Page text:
UEFA ban on Beşiktaş slammed by club, Turkish media

HAKAN BAŞ @hakanbash
Published 21.04.2017 01:08
Updated 21.04.2017 01:09
Lyon’s fans were so prepared that some of them wore masks before attacking the Turkish fans during the UEFA Europa League Quarter Final First Leg at Parc Olympique Lyonnais on Apr. 13.
Lyon’s fans were so prepared that some of them wore masks before attacking the Turkish fans during the UEFA Europa League Quarter Final First Leg at Parc Olympique Lyonnais on Apr. 13.

After UEFA handed Beşiktaş a suspended ban and financial punishment over crowd trouble in Lyon, the Turkish club and the media have accused the European football body of bias and unfair treatment, underlining the incident happened on Lyon's turf

Beşiktaş were hit with a 100,000 euro fine and a suspended ban from UEFA competitions on Wednesday following crowd trouble at last week's Europa League fixture in France. In a statement, UEFA said the Champions League and Europa League ban was suspended for two years. Lyon were handed the same punishment.

UEFA said the disciplinary body had "considered that the supporters of both clubs were responsible for crowd disturbances at the match." Beşiktaş and the Turkish sports media, however, have reacted angrily to the UEFA decision. The Black Eagles, criticizing the decision, said they are preparing for legal actions against Europe's top football body. Beşiktaş have a legal right to appeal first to the UEFA Arbitration Board and then to the Court of Arbitration for Sport (CAS). The club announced that they would use their legal appeal rights by Friday. Club Chairman Fikret Orman said he will personally plead the court.

Beşiktaş spokesperson Metin Albayarak said, "UEFA has made a scandalous decision. It is obvious that UEFA action was biased. Even though the crowd trouble did not take place on our turf, we received the same punishment as hosts Lyon. The decision is indefensible. They sold 17,000 tickets to Turkish fans. We had informed in advance that we would not be held responsible for any possible trouble ahead of the game; the responsibility belonged to Lyon police. We will do anything and everything to overturn this decision."

Meanwhile, Beşiktaş coach Şenol Güneş slammed UEFA "for putting a bomb on the club's lap by punishing them ahead of the return match."

"The timing of the punishment is very important. I see this as a part of a scenario. But, even if they hang us we will fight on the pitch. UEFA scored a goal with this decision, but we can outscore them on the pitch. With this decision, the winning side will be Lyon; the losing sides are Beşiktaş and football," he said.

"I have never seen such an unfair decision in my 50-year career. We did not invade the pitch, the pitch is Lyon's. The fact that they are not bringing their fans to Turkey is possibly a part of the preparation for UEFA's decision," he added.

In a statement on Beşiktaş's website, the Black Eagles warned their fans, saying, "Although the decision is unfair, our fans must act very cautiously."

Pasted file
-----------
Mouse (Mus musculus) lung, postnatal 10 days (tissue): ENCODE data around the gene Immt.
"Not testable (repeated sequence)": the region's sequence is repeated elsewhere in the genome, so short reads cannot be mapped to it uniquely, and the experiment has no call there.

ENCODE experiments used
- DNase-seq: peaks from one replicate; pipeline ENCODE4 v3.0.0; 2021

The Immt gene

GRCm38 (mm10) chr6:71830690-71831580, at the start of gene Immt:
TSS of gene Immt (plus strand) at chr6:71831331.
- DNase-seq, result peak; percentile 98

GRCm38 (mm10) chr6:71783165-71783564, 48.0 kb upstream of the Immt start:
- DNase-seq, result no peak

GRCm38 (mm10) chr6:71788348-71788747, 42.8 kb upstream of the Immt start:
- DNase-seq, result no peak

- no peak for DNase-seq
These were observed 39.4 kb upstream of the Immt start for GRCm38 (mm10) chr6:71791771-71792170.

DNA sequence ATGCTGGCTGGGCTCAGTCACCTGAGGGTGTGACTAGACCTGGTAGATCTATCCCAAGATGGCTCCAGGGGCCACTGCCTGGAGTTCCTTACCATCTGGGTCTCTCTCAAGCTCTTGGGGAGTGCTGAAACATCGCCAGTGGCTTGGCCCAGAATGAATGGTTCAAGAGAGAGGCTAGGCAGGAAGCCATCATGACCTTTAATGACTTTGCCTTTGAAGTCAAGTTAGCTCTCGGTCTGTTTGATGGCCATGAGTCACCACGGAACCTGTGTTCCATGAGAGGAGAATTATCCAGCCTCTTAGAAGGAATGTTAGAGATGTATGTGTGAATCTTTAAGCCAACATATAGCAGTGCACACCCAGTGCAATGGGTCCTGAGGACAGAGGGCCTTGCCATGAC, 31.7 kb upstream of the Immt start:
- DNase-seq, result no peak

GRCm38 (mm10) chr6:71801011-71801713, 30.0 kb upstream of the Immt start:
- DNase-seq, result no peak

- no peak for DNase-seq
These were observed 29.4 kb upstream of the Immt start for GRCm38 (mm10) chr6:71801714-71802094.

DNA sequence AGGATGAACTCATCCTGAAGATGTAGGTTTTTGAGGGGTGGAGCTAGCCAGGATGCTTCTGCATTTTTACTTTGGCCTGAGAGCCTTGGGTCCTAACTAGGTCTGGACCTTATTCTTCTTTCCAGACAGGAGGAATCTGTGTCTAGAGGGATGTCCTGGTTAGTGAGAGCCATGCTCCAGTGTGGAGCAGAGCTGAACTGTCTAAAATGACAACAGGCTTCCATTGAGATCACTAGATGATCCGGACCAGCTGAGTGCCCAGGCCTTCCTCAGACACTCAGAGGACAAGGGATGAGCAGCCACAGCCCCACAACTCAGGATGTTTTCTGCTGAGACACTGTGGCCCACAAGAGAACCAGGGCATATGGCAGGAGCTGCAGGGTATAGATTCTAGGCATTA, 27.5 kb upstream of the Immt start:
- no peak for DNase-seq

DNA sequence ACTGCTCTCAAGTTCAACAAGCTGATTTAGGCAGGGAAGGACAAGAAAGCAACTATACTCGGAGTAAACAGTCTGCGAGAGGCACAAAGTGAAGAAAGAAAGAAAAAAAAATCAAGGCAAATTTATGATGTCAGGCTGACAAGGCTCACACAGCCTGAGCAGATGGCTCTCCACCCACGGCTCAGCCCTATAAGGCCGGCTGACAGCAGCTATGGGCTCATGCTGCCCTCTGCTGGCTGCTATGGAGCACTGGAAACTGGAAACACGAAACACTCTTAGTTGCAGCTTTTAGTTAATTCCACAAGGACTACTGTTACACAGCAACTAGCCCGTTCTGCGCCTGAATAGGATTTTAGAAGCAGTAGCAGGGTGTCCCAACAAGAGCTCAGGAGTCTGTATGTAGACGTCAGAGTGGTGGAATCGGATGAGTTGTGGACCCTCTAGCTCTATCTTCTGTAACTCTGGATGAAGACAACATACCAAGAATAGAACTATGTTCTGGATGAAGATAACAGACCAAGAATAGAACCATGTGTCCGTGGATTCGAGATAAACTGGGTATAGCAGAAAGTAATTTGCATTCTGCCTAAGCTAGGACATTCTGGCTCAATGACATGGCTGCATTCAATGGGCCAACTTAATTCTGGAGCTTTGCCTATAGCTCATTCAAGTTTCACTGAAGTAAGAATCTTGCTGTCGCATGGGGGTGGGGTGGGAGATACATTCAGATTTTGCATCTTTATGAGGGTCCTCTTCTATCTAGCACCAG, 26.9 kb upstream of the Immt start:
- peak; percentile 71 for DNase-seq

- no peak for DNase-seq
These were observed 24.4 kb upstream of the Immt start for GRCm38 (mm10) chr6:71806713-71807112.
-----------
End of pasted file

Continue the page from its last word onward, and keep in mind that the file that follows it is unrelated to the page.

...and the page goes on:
Previously, a similar ban was put on Turkish powerhouse Fenerbahçe. After the Yellow Canaries reached the Europa League semi-finals in the 2012-2013 season, UEFA had threatened them with an expulsion from the European club competition. It had accused Fenerbahçe fans of launching fireworks onto the pitch from outside the stadium in a silent match they played against Bate Borisov.

Later, UEFA placed Fenerbahçe and its fans on a two-year probationary period, during which a repeat of the offenses would have triggered a ban from either the Champions League or Europa League. As a result, Fenerbahçe had to warn their fans before every European match for the following two years.

The Beşiktaş ban has also caused a stir in Turkish media and it prompted a widely circulated Turkish newspaper, Sabah, to run the headline, "A ban like a threat."Sabah Columnist and Sports Editor Murat Özbostan said, "When the first leg match ended, I wrote that Beşiktaş must be cautious, because these were not coincidences. It is obvious that there must have been lobbying right after the match. This fine must be a joke. As if those who invaded the pitch were Beşiktaş fans and those who did not take necessary measures were Turkish police. Why should Beşiktaş pay for the faults of a French team? It's like handing the same punishment to someone who stabbed somebody and the person who got stabbed. This is clear discrimination. Shame on UEFA. This is in not only Beşiktaş's concern, this is Turkey's concern."

Meanwhile, Daily Sabah's columnist Arda Alan Işık said, "The decision is unkind and political. The problem was not created by Beşiktaş fans, it was rather created by the Lyon fans and the whole ordeal was witnessed by millions of viewers. With the UEFA verdict to put Beşiktaş under suspension and Lyon's decision to not bring fans, the European body has added fuel to the flames. Those who made this provocative decision seemingly do not care about security ahead of the match."

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